D2331. Polychrome Oval Brush Back
Delft, circa 1730
Painted with a chinoiserie figure seated in a gazebo amidst flowering shrubbery on a precipitous knoll, and watching a bird perched on one leafy stem beneath two flitting insects, the rim with a border of uniquely patterned diaperwork panels centering a quatrefoil blossom and alternating with smaller panels of flowering branches, pierced at the top of the rim with a suspension hole, and the unglazed underside pierced with holes for the bristles.
Length: 14.6 cm. (5.8 in.)
Stodel Antiquites, Antiekbeurs Delft, August, 1958, lot 2825 (according to family archive);
Dutch Private Collection, Amsterdam and hence by family descent
The complete provenance of this entry has been registered by notarial deed with independent and secure registration agency Provenance+ Amsterdam.
Brush backs are utilitarian objects that were made by Delft potters in imitation of the more expensive silver prototypes. Intended as clothes brushes, these practical objects were “often given as bridal gifts [and] may bear a date or a monogram, but since they were not signed, the makers…remain anonymous”. Various materials were used to make brushes, the most common being pigs’ bristles and horsehair. Clusters of hair would be bound together and affixed with resin to the interior of the pierced holes on the underside of the brush back. The unglazed underside of this oval brushback, is pierced with rows of holes to be filled with plugs of horse hair. Ordinary clothes brushes would have had wooden backings, while more luxurious versions could have silver or ceramic variations. The 1758 inventory of De Grieksche A (The Greek A) factory describes ‘2 blaede van klereborstels’ (‘two backs for clothes brushes’). These objects endured frequent use and rarely survive.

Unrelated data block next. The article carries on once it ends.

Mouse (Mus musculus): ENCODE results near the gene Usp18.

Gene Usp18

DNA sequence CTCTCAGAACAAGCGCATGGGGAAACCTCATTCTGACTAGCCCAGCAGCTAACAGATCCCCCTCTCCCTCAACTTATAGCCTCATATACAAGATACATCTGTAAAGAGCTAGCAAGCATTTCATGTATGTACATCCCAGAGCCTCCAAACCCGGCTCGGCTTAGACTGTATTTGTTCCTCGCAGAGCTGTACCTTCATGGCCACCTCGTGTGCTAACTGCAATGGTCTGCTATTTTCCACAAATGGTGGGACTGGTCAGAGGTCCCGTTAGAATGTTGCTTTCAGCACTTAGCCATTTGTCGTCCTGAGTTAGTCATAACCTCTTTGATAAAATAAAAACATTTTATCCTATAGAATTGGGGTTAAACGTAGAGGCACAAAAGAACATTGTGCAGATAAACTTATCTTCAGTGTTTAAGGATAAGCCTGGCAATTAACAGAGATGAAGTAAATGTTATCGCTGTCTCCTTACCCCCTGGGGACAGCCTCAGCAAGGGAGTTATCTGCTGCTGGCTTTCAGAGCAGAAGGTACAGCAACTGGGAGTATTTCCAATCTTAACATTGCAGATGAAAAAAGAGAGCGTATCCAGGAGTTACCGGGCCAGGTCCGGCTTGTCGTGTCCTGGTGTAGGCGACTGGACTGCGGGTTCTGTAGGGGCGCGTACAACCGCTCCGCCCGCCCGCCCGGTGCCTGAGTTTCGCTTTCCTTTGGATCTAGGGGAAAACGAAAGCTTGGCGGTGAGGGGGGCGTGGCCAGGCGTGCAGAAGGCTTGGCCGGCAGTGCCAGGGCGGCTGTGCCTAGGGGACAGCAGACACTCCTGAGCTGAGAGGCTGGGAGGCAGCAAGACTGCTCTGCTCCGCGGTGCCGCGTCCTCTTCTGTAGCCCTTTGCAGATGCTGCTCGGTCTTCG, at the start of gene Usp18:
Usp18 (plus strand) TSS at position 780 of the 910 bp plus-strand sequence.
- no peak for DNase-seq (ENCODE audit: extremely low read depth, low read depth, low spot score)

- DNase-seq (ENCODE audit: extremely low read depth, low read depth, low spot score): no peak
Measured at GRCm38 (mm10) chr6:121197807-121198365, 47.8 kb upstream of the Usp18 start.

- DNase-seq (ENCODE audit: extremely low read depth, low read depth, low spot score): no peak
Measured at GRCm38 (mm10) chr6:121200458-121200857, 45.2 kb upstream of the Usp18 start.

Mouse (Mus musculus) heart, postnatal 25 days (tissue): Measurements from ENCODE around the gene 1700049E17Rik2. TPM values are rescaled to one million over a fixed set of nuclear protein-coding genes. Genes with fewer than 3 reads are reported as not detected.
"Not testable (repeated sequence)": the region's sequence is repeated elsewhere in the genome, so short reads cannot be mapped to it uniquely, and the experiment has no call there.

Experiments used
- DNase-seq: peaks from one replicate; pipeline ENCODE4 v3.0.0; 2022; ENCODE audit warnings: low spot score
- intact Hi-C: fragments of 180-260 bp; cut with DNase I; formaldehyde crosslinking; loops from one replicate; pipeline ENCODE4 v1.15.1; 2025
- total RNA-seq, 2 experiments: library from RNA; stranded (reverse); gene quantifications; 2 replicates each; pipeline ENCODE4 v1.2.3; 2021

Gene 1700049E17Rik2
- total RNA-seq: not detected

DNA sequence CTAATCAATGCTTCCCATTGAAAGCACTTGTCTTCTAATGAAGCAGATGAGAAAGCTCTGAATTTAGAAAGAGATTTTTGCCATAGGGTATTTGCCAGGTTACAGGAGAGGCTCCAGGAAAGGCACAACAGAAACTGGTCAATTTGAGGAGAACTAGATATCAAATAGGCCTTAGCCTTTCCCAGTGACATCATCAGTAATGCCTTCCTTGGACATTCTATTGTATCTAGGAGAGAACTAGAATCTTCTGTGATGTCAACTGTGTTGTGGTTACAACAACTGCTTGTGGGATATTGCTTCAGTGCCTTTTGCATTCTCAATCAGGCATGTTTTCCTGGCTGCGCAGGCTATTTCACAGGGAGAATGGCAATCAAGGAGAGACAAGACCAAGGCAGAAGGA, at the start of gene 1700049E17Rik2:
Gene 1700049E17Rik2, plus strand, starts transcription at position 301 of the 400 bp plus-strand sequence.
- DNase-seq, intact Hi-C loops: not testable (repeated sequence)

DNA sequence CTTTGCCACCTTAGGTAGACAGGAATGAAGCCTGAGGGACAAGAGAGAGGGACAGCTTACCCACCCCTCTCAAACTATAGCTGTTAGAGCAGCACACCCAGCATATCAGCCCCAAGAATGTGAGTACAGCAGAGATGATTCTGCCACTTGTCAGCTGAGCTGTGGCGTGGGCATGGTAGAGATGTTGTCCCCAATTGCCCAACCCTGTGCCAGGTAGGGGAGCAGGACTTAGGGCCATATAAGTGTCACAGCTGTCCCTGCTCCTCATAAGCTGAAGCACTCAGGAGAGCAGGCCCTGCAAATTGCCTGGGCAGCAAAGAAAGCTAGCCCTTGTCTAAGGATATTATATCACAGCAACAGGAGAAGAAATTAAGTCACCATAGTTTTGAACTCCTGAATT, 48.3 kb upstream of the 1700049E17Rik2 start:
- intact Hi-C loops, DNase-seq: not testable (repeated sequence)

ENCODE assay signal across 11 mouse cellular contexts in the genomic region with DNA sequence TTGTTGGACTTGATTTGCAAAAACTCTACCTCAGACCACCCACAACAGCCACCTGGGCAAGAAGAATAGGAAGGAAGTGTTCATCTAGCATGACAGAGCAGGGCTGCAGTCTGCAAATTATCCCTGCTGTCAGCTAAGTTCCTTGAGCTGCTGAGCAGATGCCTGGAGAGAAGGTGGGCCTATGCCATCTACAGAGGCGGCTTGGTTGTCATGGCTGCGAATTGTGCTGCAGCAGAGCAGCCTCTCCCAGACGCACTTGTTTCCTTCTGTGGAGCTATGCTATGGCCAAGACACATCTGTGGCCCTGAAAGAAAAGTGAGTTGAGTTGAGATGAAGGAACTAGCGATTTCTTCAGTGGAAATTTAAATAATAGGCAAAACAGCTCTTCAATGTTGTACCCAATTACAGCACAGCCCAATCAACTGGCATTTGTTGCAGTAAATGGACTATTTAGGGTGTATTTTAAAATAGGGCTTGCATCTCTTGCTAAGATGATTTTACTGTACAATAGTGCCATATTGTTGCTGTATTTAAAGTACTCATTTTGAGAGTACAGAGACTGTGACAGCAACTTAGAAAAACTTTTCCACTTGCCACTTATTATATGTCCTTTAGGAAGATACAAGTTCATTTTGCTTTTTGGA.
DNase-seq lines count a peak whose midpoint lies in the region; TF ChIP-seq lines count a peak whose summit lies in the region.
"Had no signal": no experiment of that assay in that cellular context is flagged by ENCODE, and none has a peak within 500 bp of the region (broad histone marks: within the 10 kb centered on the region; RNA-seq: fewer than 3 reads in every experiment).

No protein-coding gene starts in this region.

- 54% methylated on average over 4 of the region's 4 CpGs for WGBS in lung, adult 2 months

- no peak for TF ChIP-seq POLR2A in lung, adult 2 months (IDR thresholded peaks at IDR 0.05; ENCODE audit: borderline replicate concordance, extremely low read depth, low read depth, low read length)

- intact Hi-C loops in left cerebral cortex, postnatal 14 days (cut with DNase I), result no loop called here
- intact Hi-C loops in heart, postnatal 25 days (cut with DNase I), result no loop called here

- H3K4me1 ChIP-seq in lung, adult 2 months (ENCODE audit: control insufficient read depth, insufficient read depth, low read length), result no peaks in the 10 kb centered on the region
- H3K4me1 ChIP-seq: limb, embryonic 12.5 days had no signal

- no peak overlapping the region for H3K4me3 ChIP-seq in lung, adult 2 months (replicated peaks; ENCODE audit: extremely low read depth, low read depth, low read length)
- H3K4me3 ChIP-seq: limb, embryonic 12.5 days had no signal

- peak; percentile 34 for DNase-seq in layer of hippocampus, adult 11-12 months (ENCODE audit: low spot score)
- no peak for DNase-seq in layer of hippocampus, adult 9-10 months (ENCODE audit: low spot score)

Amongst others known, a rather identical brush back is illustrated in Aronson 2005, p. 32, no. 29.